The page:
Inevitably, all technology will improve over time, whether this is through innovation, or the pressures of consumer demand. The PCIe is no exception: it too has evolved to meet the demands of newer technologies. The earliest development being PCIe version 1.0 in 2004, right up to PCIe 5.0, formally released in May 2019. That being said, there are few computer technologies and hardware that support this latest edition. Currently, PCIe 4.0 is the latest supported version, being strongly established and available on several of the latest AMD motherboards, such as the Z490 chipset.
Amongst the components which take full advantage of the speeds offered by PCIe 4.0 are the new Gen4 NVMe M.2 SSDs, such as the Sabrent Rocket. The latest graphics cards, such as NVIDIA’s 3000 Series and AMDs BIG Navi are also PCIe 4.0 compliant, although there’s no real benefit there in regards to performance. Now, let’s take a look at the various speeds, or throughput, for the various versions of PCIe.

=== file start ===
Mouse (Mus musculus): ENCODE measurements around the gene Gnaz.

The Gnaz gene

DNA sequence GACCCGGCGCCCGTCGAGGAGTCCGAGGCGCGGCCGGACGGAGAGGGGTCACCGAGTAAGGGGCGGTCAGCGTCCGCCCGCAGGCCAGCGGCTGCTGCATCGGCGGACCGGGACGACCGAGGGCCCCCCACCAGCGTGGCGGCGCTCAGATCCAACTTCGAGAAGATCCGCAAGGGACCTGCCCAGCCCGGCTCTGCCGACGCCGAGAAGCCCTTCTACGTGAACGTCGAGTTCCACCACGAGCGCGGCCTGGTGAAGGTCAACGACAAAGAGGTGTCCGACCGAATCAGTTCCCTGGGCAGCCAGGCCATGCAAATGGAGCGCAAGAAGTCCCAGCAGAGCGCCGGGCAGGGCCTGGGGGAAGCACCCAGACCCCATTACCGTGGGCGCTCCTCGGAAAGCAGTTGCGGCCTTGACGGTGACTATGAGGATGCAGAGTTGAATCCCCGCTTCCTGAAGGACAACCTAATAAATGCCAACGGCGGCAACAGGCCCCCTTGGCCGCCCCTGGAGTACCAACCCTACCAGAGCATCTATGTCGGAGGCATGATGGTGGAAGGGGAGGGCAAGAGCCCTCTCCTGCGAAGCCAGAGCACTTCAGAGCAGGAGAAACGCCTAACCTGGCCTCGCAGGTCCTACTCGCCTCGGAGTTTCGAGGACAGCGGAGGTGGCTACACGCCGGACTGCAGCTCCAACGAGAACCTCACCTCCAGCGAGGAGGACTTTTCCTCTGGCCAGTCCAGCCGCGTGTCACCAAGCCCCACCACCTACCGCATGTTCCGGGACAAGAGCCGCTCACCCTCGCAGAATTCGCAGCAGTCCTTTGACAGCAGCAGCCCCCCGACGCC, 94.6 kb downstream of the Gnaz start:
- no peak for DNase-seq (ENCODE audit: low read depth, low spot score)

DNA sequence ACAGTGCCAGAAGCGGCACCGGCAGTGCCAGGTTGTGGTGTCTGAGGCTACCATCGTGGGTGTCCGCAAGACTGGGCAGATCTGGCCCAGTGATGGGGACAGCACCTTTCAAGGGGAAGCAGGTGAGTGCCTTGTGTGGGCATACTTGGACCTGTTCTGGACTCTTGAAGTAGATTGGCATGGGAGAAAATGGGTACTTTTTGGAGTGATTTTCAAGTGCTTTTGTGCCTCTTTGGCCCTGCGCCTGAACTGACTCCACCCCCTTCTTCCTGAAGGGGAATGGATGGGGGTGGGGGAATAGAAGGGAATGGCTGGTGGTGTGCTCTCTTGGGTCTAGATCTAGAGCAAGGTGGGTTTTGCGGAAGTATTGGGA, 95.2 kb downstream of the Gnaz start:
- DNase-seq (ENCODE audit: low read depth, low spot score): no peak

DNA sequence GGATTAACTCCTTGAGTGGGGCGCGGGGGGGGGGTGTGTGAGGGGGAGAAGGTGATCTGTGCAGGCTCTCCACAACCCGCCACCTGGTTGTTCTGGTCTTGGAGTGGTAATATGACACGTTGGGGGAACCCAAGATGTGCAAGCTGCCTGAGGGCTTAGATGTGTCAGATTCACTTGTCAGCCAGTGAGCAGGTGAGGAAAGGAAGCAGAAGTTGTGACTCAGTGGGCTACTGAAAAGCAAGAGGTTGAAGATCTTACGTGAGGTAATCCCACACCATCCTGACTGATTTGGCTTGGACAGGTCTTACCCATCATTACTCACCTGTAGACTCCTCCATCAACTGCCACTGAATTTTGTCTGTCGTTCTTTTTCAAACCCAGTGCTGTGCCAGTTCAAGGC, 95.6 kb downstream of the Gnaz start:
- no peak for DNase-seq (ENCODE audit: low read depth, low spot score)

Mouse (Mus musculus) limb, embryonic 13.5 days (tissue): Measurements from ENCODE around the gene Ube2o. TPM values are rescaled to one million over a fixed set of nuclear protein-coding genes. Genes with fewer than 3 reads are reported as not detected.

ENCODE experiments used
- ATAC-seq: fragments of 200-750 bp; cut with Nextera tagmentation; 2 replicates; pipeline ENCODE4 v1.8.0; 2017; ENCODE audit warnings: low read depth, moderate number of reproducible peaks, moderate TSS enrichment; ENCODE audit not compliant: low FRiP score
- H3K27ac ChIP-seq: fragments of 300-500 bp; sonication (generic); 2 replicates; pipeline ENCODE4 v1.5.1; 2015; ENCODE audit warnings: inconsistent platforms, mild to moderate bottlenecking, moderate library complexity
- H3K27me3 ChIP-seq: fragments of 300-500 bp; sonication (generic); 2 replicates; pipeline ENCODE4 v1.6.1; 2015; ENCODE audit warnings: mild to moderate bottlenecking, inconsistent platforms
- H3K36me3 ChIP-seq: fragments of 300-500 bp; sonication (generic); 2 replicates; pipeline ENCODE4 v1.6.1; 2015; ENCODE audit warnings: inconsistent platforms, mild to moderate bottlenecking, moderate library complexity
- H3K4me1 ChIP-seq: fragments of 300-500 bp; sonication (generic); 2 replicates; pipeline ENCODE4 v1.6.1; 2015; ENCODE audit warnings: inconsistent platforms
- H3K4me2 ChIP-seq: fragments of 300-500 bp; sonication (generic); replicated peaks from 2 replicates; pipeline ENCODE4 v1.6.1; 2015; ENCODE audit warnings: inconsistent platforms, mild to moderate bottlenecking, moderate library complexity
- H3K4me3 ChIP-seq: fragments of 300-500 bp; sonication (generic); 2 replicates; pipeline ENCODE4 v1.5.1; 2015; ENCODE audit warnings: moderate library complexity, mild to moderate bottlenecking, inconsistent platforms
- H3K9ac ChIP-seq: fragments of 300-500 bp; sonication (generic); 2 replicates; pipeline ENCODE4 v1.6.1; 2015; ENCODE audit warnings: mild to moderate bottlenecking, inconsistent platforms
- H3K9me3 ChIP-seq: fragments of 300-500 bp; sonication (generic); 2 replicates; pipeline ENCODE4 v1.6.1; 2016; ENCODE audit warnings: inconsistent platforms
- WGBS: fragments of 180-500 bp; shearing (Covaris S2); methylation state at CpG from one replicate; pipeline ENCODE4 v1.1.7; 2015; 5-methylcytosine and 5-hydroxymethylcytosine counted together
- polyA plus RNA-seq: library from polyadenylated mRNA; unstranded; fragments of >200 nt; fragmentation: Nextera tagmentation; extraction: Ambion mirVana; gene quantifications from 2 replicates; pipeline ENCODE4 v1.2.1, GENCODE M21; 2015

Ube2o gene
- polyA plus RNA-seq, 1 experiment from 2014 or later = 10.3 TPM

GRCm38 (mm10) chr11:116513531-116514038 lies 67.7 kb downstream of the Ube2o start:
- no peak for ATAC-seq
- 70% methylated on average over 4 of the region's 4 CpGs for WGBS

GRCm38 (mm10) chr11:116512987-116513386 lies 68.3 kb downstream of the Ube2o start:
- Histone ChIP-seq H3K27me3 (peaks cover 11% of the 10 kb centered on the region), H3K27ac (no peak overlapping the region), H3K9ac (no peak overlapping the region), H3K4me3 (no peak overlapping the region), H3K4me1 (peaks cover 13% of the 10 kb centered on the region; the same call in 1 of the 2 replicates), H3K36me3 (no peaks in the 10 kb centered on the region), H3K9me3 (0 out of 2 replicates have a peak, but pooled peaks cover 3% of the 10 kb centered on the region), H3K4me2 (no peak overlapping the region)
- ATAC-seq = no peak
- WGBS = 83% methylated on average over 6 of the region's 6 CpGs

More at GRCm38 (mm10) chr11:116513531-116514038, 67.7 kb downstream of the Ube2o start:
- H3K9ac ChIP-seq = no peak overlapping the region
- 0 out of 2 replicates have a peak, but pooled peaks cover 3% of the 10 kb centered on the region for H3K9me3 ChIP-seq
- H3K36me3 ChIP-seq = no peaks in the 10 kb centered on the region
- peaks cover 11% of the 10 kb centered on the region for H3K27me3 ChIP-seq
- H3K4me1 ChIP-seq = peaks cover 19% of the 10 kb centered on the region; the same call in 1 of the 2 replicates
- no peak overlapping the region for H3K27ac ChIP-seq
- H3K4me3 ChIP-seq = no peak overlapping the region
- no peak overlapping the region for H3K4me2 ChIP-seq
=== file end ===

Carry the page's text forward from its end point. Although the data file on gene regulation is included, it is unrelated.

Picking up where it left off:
PCIe version 1.0 serves 250 Megabytes per second (MB/ps), per lane. This would be the maximum throughput for an x1 PCIe slot. As an x16 PCIe slot has 16 lanes, so theoretically has a maximum speed of 4 Gigabytes per second (GB/ps). The table below shows various top speeds depending on the version of PCIe being used.
For further comparison on the various speeds offered by other lanes: x1, x4, x8 and x32, see the full version of the data chart - PCIe Speed Chart
All that being said, the actual speed and performance of a PCIe card is determined by the hardware generation itself. The PCIe will operate at the lowest data transfer rate between the two main components. For example: If a motherboard is PCIe 3.0 compliant and you plug a PCIe 2.0 card into the motherboard, the card will run at the speed of the older version.
That’s it on PCI and PCI Express. If you're interested in finding out more, check out our next article on PCIe 4.0 supported cards, where I’ll be discussing the benefits it offers and which compatible components support it.
If you have any questions, or want to add a comment to this article, please add them to the box below.